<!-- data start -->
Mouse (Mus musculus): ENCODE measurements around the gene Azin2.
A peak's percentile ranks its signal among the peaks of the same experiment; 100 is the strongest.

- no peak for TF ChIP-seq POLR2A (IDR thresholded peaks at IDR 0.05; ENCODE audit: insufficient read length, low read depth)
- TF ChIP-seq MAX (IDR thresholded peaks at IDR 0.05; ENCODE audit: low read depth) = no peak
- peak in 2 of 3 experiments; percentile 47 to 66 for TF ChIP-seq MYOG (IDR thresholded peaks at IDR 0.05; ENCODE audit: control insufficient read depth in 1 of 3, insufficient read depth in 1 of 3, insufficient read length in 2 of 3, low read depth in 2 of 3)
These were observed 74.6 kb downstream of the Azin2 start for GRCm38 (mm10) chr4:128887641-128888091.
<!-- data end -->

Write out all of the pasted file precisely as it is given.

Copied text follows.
Mouse (Mus musculus): ENCODE measurements around the gene Azin2.
A peak's percentile ranks its signal among the peaks of the same experiment; 100 is the strongest.

- no peak for TF ChIP-seq POLR2A (IDR thresholded peaks at IDR 0.05; ENCODE audit: insufficient read length, low read depth)
- TF ChIP-seq MAX (IDR thresholded peaks at IDR 0.05; ENCODE audit: low read depth) = no peak
- peak in 2 of 3 experiments; percentile 47 to 66 for TF ChIP-seq MYOG (IDR thresholded peaks at IDR 0.05; ENCODE audit: control insufficient read depth in 1 of 3, insufficient read depth in 1 of 3, insufficient read length in 2 of 3, low read depth in 2 of 3)
These were observed 74.6 kb downstream of the Azin2 start for GRCm38 (mm10) chr4:128887641-128888091.